The 1970s witnessed the rise of a number of bands in the British Isles comprised of young musicians seeking to meld the traditional music of their homelands -- England, Scotland, Wales, and Ireland -- with elements of the rock and pop music they had grown up with. Sporting names like Steeleye Span, Fairport Convention, Tannahill Weavers, and Battlefield Band, they mixed electric instrumentation and drums with pipes and string instruments to produce a genre that came to be known by many as "bagpipe rock." Many of these bands continued well into the '80s, '90s, and beyond, while many others disbanded, with their members recombining into new bands with new and different variations on the theme. Such a band was Edinburgh-based Ceolbeg, a band with its beginnings in the early '80s that radically transformed itself in 1988 to become one of the most popular and respected of the Celtic folk bands.
To understand what differentiates Ceolbeg from other high-energy bagpipe rock bands such as, say, Wolfstone, a short lesson in Gaelic is necessary. "Ceol Mor" ("kale-more"), in the lexicon of the Scots, means "big music" and is a term used to describe the booming, traditional sound of the Highland war pipes, the sort of marching music heard from pipe bands at Highland games around the world. In contrast to this, "Ceol Beag" ("kale-beg") literally "small music" -- refers to the more delicate side of Scottish traditional music, the reels, jigs, and strathspeys usually played on harps, fiddles, and smaller wind instruments. Although the band's name, Ceolbeg, is a play on this term, the music made by the band is certainly not "small" in any sense of "lesser" or "insignificant." Although the Highland pipes were an integral part of the band's sound all along, they managed to mix the sheer power of the pipes with the more delicate harp and woodwind sound to produce a distinctive brand of music described by critics as "atmospheric," "swirling," and "fluent with firepower."
The constant force of Ceolbeg throughout its existence was flute player Peter Boond, who joined an early-'80s version of the band that relied mainly on fiddle and accordion for its sound. In 1988, he oversaw a transformation and reconfiguration of the band that included Kati Harrigan on clarsach (small harp), Andy Thorburn on keyboards, Gary West on pipes, and Davy Steele on guitar and lead vocals. Boond also played the bouzouki-like cittern for the band. Reflecting their perception of themselves as a performance-oriented band, the "new" Ceolbeg, from the beginning, considered soundman Adie Bolton to be a full-fledged bandmember. By 1991, Colin Matheson had replaced Thorburn on keyboards, while Wendy Stewart had joined in Harrigan's place. Stewart was known, in particular, for her distinctive harp style that was described by some as "bubbling." It was at this time that the element of drums and percussion was added to the Ceolbeg mix in the person of Jim Walker. West left the band in 1994 and was replaced by transplanted Californian Mike Katz, and it was this lineup -- Boond, Steele, Matheson, Stewart, Katz, and Walker -- that toured North America to glowing reviews in 1994. When Steele and Katz left to join the Battlefield Band in 1995, West returned on pipes and Rod Paterson replaced Steele as lead vocalist and guitarist. Walker departed in 1998 and was replaced by Mike Travis.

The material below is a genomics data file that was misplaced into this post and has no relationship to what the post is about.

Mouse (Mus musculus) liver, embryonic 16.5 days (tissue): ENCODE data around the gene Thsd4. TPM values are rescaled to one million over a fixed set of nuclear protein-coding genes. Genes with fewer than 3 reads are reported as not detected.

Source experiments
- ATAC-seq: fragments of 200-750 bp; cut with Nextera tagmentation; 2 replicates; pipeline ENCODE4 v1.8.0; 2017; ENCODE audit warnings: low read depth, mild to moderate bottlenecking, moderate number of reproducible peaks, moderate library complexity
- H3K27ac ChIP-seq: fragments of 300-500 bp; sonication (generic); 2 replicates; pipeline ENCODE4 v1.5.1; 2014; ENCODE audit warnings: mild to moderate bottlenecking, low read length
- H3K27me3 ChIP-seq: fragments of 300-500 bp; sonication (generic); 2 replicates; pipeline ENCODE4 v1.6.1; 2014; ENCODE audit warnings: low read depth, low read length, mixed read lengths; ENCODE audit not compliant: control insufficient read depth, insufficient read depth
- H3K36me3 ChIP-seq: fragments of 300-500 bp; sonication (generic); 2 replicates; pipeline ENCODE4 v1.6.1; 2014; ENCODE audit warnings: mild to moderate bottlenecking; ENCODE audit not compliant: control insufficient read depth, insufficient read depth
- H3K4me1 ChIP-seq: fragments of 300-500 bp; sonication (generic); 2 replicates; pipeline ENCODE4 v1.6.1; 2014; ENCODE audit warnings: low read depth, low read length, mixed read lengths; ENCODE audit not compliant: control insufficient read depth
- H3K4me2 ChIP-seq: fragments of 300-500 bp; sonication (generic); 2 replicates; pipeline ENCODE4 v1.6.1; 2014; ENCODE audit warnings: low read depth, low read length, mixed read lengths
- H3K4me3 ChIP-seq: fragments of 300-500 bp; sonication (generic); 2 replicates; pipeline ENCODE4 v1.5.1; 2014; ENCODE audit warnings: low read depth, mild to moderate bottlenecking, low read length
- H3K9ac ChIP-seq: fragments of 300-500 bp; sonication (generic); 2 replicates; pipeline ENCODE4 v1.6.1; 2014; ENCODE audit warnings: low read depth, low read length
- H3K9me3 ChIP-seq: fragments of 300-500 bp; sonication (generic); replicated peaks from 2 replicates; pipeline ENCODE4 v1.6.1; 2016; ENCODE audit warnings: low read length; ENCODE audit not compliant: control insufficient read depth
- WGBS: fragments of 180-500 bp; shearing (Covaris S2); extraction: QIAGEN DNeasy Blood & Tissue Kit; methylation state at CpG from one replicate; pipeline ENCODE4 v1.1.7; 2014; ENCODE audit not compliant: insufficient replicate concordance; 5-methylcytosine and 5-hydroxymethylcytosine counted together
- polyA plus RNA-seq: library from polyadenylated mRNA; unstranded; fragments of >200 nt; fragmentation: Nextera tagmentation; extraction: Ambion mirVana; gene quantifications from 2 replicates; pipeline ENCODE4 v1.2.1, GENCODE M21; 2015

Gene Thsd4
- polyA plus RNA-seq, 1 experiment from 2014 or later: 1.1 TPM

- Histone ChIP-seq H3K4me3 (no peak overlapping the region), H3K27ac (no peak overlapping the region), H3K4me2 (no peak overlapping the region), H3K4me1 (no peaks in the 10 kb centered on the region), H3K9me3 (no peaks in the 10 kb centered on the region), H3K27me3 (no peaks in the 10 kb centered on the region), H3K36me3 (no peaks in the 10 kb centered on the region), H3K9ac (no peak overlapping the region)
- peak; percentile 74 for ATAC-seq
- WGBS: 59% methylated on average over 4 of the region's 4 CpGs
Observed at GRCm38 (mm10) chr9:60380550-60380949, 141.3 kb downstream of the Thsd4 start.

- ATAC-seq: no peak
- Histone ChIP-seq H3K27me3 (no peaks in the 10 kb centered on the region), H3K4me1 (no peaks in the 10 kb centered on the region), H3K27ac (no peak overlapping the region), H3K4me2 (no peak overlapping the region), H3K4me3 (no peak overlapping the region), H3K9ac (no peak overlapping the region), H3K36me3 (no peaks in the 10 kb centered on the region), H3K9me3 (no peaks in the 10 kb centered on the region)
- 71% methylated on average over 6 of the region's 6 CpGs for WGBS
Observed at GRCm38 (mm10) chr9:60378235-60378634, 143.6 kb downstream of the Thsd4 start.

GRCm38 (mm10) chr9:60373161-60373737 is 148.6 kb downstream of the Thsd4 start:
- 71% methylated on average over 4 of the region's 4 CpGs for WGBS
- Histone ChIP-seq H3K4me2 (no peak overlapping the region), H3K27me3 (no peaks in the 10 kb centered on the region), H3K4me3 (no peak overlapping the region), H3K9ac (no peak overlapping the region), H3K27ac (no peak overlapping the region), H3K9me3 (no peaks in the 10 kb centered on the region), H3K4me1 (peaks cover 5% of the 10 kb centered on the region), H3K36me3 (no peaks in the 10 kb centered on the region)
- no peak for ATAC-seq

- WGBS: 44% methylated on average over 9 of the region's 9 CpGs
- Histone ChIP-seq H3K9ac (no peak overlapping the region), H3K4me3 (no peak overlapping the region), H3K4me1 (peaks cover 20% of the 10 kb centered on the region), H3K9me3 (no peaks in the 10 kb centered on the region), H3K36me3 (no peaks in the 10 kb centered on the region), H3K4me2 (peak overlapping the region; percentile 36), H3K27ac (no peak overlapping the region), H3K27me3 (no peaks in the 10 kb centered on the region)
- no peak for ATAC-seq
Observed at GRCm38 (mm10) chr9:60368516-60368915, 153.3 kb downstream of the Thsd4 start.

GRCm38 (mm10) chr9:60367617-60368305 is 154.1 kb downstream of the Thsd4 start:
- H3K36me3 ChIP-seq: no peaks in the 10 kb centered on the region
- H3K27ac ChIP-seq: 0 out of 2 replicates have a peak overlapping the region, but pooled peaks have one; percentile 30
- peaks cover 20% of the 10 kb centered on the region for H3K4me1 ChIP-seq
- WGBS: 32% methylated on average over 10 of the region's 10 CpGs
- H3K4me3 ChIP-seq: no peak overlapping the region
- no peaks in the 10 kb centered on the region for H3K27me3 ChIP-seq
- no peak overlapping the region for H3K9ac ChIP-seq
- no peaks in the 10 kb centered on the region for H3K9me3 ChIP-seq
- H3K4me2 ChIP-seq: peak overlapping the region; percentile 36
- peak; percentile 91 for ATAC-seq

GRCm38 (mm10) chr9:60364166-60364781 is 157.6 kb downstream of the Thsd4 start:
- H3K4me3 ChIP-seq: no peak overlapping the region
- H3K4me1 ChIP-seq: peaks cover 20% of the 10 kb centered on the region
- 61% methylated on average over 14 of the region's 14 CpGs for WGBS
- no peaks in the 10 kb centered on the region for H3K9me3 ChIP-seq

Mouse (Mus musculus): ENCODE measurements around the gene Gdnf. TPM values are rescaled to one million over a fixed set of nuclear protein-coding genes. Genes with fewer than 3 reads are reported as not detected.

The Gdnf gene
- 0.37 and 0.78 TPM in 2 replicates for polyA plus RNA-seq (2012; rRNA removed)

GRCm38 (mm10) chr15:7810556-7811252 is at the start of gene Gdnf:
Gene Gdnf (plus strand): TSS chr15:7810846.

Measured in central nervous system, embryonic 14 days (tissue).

The final dozen years of the century saw the release of no less than five Ceolbeg projects on the Greentrax label, in addition to a number of solo projects by members of the band. With each of them involved in a variety of other projects (not to mention growing family commitments), it became more and more difficult for them to get together for tours and performances in the U.K., let alone overseas. As Colin Matheson said, however, it was a measure of how much they each enjoyed being a part of Ceolbeg that the band continued to have a life of its own.